Amid all the hype about European defense, what’s happening back in the member states is sometimes forgotten. After all, they have to adopt defense budgets, procure military equipment, and send troops into combat.
Take the case of the Netherlands. Its previous defense minister had to concede in 2015 that the Dutch armed forces were not fully up to their Article 5 defense tasks. The Netherlands, by the way, was not alone.
Like other European militaries, the Dutch armed forces emerged diminished from the “peace dividend” era of the immediate post-Cold War years. Its active troop strength shrank from over 105,000 in 1989 to a mere 36,500 in 2016. Today they would be unable to simultaneously field a provincial reconstruction team in southern Afghanistan and deploy another 1,300 troops elsewhere in the world, as they did between 2006 and 2010. Such is the legacy of the peace dividend.
Since the early 1990s, the military has been a sitting duck for successive Dutch governments seeking to trim public finances. When dealing with the defense budget, The Hague studiously avoided taking into account the mounting evidence of a deteriorating security environment. Instead, it had a standard policy based on defense cuts.
A reappraisal finally came in 2016, when Mark Rutte’s second government (at the time) belatedly announced an incremental rise in spending. Rutte’s third government, which took office in October 2017, now seems to have bitten the bullet. It is planning to spend up to €1.5 billion per year on defense.
The extra money, however, will remedy only the worst shortcomings, such as readiness, firepower, and sustainability. It will not bring the Dutch defense effort—which was a mere 1.17 percent of GDP in 2016—in line with the European NATO average of 1.46 percent of GDP. And it falls far short of meeting the 2 percent of GDP spending goal agreed within NATO—an objective that the economically buoyant Dutch is expected to reach. Deliberately punching below one’s weight does entail political costs.
Ironically, it is the extra defense monies that now bring into starker relief the need to prioritize the missions and capabilities of the Dutch armed forces. The level of ambition will be set out in a white paper expected to be released soon. That ambition is complicated by the size of the Netherlands. As both the smallest of the big countries and the biggest of the small countries, this dilemma has traditionally complicated Dutch foreign, security, and defense policy. Decisionmakers have been generally appearing unable and/or unwilling to choose between either dimension.
Yet the Dutch are approaching a moment of truth.
They have to balance a deeply engrained loyalty to NATO with their more recent European defense commitments and their constitutionally mandated “defense of the international legal order.”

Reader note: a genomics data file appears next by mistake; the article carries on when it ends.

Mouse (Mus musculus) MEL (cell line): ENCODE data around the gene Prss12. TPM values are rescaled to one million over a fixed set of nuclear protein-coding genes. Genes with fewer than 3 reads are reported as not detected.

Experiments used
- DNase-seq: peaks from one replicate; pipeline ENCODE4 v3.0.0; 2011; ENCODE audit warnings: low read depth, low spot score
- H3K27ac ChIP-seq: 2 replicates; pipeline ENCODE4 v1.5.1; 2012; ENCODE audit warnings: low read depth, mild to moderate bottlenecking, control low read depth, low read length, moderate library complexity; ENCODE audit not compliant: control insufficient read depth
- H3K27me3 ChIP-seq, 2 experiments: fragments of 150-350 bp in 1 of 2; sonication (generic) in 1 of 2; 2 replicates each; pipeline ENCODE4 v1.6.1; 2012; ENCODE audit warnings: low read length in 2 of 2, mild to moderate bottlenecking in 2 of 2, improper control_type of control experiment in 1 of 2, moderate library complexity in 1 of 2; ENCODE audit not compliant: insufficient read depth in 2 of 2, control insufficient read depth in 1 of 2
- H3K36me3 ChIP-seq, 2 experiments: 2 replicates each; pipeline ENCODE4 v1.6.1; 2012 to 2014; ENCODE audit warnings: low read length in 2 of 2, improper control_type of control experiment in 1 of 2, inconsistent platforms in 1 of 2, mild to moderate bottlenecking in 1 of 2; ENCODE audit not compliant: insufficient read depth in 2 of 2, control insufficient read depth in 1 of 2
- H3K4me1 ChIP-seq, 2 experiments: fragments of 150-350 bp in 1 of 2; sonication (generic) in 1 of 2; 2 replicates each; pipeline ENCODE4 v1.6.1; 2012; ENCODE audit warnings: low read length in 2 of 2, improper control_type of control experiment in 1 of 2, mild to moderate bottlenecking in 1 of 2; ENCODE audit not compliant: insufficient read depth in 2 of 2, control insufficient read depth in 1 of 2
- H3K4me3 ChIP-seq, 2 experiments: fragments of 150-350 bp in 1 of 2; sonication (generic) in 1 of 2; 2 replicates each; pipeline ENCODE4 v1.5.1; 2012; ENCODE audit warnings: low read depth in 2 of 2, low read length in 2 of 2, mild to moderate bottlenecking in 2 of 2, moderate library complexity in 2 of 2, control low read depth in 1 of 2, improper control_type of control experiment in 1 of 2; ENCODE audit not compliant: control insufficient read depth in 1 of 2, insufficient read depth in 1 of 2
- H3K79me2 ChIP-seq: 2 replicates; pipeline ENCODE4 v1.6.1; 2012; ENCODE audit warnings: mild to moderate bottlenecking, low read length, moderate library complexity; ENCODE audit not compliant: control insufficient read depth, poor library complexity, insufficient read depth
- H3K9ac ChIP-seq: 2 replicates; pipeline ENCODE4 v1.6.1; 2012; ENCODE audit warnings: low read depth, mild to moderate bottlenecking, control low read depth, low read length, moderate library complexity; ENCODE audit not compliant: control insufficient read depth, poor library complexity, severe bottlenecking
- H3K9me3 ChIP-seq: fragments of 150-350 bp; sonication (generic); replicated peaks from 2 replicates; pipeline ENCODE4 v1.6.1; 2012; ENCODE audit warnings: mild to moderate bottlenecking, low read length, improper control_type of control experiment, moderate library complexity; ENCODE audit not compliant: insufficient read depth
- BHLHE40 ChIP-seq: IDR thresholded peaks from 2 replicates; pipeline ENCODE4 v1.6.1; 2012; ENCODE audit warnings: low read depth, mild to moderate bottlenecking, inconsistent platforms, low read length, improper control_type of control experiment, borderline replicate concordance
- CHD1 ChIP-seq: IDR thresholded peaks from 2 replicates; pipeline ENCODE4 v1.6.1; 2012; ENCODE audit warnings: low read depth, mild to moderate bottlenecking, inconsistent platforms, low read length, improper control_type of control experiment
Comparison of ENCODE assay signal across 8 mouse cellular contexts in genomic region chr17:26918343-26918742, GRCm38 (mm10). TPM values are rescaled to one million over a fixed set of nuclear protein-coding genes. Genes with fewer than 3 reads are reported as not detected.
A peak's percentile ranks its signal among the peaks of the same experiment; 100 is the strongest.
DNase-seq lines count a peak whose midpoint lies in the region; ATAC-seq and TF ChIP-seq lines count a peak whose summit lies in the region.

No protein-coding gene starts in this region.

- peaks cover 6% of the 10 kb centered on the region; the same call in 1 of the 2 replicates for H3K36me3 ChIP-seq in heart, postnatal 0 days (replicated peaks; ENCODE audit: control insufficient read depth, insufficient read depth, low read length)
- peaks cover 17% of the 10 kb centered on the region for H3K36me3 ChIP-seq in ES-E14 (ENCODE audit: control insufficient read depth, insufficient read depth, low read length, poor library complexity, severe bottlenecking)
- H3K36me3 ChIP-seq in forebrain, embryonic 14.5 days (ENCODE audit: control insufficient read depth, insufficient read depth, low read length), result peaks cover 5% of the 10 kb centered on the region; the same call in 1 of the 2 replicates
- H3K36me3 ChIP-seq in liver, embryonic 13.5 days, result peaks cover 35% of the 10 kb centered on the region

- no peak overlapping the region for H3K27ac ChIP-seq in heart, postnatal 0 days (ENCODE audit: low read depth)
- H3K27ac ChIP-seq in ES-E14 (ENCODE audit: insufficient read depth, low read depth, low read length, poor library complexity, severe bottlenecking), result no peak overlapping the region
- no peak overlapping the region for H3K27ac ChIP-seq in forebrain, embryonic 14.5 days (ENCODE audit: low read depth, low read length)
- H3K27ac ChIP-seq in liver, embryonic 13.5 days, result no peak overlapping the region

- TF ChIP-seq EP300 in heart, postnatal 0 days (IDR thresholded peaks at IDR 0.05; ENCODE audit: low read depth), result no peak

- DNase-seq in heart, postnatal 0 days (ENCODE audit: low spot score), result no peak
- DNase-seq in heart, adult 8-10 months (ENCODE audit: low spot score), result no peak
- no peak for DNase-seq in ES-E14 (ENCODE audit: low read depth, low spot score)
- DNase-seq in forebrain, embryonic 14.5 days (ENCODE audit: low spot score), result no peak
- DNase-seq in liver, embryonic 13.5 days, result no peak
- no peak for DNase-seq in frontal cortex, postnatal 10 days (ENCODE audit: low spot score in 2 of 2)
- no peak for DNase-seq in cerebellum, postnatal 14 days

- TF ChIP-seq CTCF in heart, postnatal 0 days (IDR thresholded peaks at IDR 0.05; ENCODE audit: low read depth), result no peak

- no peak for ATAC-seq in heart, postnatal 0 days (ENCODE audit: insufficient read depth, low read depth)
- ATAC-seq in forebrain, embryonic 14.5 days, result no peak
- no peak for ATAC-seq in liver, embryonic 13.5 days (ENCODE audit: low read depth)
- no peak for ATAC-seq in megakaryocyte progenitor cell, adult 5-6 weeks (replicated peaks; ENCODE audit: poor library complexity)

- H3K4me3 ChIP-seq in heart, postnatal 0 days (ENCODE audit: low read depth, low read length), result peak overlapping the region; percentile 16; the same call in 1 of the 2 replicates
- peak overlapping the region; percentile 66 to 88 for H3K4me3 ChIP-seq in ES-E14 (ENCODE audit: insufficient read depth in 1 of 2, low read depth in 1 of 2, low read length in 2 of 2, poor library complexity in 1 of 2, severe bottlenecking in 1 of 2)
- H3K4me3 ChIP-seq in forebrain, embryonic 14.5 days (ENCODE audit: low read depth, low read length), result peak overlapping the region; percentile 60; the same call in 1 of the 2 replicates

In short, the Dutch armed forces find themselves in the unenviable position of having to juggle the demands of a resurgent collective (NATO) defense, expeditionary (EU) crisis management, and cooperative security with insufficient means.
The army is mainly affected by these demands. It has sought to preserve the three brigades that make up its main maneuver formations; at the same time, it has had to accept their hollowing out to meet the cuts imposed by successive governments.
The army has tried to reduce the pressure by seeking integration with the German Bundeswehr. In addition to the already existing joint Dutch-German army corps headquarters, two of the three Dutch brigades now form part of the German rapid reaction division and the German first armored division respectively.
And by helping to spearhead the 2013 German Framework Nations Concept (FNC) ahead of other smaller European countries, the Dutch pursued two related objectives: retaining and rebuilding the capabilities of their existing formations, and contributing to the strengthening of European defense within NATO through participation in multinational divisions geared to deterring Russia.
Embracing the FNC does, however, mean a rethink of national autonomy. Yet until the day that Europeans are ready to redefine at the EU level what is left of their sovereignty in defense matters, Dutch politicians—like most of their European counterparts—are likely to remain sensitive to the dependencies that the FNC inevitably entail. At least these “clusters” might be one way to pool precious resources.
But ultimately (given the political-military uncertainties that will result from Brexit), the traditionally Atlanticist Dutch may feel the need to hedge against altogether regimenting themselves into a tank-heavy, Article 5 configuration in Central Europe at the expense of smaller, mobile units designed for actual expeditionary combat in Africa and elsewhere. Somewhat ironically, supporters of the latter within Dutch political and military circles find themselves aligned with the French on that score. But that’s another story.
Marc Bentinck is an independent international security advisor and a former Dutch diplomat.